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Posts Tagged ‘Severstal’

Russia: Silent Mining Giant

June 16, 2011 Comments off

Although Russia accounts for about 14% of global mining, most professionals in the industry know very little about Russian mining. Apart from a few large steel companies most large Russian mining firms are unknown in the market, and few people could name the most important Russian mines or mining districts. However, driven by the huge potential of its reserves and the modernization of its industry the country is slowly gaining a more prominent position on the international mining stage.
This article explores the current situation of the Russian mining industry and identifies two key trends that will shape it in the next decade: a struggle for competitiveness; and internationalization of the key players.

Russia’s Reserves & Production

Figure 1 - Russian mining production and reserves

Russia has been blessed with a large variety of mineral reserves across the country. The peninsulas in the northwest, the Ural mountains, Siberia, and the Far East all house important mining districts. Crucial inputs for economic development, like iron ore and coal, are abundant. The country holds 15-20% of the world’s reserves for these resources. The country’s position in reserves of gold and diamonds is very strong too. For a few minerals with only a small global market, like palladium and magnesium compounds, the country even has the potential of dominating the market. The most important observation when comparing the share of world reserves and the share of current global production is that for almost all key minerals the share of reserves exceeds the share of production (See Figure 1). In other words; it is likely that Russia will become more important in the global mining industry.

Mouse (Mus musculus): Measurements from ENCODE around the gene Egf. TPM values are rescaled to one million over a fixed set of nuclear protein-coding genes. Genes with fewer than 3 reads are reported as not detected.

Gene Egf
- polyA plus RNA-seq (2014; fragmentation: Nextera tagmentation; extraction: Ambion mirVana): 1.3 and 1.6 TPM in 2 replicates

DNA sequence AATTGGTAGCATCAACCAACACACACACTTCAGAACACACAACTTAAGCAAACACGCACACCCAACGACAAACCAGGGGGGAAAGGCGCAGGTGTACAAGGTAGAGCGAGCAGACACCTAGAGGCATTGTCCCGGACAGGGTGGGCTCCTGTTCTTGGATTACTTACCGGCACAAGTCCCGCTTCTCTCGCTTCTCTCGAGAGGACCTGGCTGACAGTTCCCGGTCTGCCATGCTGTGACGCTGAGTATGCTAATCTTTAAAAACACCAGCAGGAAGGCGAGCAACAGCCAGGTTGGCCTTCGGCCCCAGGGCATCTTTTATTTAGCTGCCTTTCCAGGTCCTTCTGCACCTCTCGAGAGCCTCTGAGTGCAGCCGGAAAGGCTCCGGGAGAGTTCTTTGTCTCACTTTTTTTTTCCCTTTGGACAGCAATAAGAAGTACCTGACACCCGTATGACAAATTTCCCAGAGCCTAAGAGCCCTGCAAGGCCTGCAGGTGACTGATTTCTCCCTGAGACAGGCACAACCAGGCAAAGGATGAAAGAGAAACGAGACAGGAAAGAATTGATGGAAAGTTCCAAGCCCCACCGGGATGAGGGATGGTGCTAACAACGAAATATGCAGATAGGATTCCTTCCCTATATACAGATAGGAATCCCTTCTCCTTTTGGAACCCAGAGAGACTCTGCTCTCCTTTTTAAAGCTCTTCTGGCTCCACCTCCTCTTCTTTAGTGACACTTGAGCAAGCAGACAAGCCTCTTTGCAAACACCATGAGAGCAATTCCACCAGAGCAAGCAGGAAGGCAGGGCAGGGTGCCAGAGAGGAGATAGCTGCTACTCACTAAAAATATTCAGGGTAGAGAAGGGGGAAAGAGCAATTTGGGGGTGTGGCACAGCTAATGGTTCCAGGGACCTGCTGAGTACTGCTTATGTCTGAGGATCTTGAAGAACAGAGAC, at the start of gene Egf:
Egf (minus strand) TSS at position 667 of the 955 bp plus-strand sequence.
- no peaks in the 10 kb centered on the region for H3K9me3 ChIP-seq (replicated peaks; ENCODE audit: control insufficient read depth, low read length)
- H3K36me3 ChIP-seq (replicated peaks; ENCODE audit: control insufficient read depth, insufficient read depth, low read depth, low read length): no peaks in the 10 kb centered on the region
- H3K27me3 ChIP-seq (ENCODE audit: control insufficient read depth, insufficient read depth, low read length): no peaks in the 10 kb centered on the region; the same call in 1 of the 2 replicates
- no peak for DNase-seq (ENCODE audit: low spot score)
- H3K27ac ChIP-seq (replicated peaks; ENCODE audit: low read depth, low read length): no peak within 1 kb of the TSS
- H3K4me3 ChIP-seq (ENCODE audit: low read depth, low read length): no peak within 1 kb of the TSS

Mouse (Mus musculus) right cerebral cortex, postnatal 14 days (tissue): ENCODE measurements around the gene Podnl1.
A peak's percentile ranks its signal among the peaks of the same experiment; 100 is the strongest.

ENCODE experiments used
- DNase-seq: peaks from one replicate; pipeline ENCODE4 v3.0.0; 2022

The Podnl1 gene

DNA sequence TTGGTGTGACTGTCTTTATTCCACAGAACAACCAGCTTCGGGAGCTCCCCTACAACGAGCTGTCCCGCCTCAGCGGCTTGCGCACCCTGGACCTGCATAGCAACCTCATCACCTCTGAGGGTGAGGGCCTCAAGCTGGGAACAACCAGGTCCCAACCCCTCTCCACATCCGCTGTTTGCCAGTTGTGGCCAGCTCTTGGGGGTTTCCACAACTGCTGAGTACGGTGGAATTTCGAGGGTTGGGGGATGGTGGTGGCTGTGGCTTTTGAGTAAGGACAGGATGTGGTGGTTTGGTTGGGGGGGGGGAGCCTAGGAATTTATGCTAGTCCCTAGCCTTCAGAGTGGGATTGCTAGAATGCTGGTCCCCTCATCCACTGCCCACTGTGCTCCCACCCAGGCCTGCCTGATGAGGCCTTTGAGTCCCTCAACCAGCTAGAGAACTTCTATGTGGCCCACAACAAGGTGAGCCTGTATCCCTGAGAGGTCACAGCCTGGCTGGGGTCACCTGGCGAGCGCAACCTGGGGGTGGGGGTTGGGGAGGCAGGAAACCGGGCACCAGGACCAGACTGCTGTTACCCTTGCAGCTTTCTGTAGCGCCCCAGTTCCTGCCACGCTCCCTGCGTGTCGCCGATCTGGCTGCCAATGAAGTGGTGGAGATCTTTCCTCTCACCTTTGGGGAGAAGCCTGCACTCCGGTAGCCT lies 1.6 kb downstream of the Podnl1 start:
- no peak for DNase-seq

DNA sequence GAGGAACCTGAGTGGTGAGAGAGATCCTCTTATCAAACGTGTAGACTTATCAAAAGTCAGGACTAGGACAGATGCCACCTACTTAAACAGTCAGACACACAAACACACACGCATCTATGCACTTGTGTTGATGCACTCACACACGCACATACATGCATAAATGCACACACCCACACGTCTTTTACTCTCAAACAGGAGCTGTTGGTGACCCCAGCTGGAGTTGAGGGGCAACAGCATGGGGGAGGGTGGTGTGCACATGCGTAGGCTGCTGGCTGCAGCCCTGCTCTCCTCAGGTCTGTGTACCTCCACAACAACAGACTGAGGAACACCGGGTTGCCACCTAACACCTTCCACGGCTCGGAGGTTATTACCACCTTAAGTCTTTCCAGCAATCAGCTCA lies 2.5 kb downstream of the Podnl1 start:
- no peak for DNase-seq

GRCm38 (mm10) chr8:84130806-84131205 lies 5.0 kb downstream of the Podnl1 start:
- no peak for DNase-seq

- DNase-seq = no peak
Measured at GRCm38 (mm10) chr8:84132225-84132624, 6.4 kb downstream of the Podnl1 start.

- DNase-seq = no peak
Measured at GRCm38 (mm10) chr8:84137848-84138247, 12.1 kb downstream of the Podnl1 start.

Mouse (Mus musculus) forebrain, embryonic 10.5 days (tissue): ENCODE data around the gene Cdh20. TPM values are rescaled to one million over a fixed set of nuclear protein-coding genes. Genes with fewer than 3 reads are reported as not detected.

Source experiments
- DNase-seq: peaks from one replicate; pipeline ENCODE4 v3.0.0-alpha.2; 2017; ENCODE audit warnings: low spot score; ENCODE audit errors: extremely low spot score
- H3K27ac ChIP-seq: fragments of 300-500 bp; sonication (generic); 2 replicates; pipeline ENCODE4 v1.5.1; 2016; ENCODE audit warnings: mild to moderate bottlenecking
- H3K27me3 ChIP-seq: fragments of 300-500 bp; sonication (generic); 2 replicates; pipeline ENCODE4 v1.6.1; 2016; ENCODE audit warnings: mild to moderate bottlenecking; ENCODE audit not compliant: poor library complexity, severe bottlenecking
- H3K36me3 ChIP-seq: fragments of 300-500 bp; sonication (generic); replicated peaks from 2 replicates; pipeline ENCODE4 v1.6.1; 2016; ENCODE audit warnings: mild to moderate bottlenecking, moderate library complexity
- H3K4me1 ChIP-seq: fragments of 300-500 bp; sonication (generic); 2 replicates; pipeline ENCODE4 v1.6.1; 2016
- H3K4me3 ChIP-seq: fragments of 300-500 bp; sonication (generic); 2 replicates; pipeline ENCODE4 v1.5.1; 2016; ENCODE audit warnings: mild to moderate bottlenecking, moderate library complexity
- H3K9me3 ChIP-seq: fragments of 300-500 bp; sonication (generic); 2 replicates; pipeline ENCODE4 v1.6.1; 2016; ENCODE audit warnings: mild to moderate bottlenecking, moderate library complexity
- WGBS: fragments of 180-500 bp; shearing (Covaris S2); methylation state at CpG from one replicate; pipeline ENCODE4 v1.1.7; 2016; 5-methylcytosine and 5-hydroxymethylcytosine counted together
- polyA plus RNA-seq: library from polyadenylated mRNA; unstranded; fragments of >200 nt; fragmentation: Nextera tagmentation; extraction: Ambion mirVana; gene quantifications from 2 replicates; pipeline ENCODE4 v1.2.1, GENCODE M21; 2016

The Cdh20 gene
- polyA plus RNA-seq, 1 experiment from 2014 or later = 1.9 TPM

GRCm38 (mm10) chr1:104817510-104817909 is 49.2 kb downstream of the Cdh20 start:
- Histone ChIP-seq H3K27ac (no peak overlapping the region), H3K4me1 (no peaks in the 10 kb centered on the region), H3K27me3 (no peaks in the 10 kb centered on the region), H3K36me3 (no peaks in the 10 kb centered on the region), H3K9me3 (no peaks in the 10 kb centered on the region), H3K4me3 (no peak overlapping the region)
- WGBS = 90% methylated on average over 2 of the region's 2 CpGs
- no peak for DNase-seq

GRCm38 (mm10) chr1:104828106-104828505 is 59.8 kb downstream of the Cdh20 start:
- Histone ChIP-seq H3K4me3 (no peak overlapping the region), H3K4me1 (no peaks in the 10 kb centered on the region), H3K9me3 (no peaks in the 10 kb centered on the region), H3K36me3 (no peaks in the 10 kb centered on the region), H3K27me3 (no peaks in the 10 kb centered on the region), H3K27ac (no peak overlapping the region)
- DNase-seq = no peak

Current production in the country is more than sufficient to satisfy domestic demand, making Russia a net exporter of mineral goods. The country’s net export balance for ores, slag & ash was $1.3bln and for iron & steel over $14bln in 2010 (Source: ITC), with China being the largest trade partner for ores and Italy being the primary (initial) destination of Russian iron & steel.

Balancing domestic supply and demand

Russia is growing, and mining is needed to fuel this growth. Russian annual GDP growth varied from 4.7% to 8.1% in the period 2001-2008, outpacing growth in the western world (Figure 2). The economic crisis has hit Russia hard, making the economy shrink by almost 8% in 2009; recovering by 3.8% in 2010. However, growth is expected to outpace western growth in the coming years.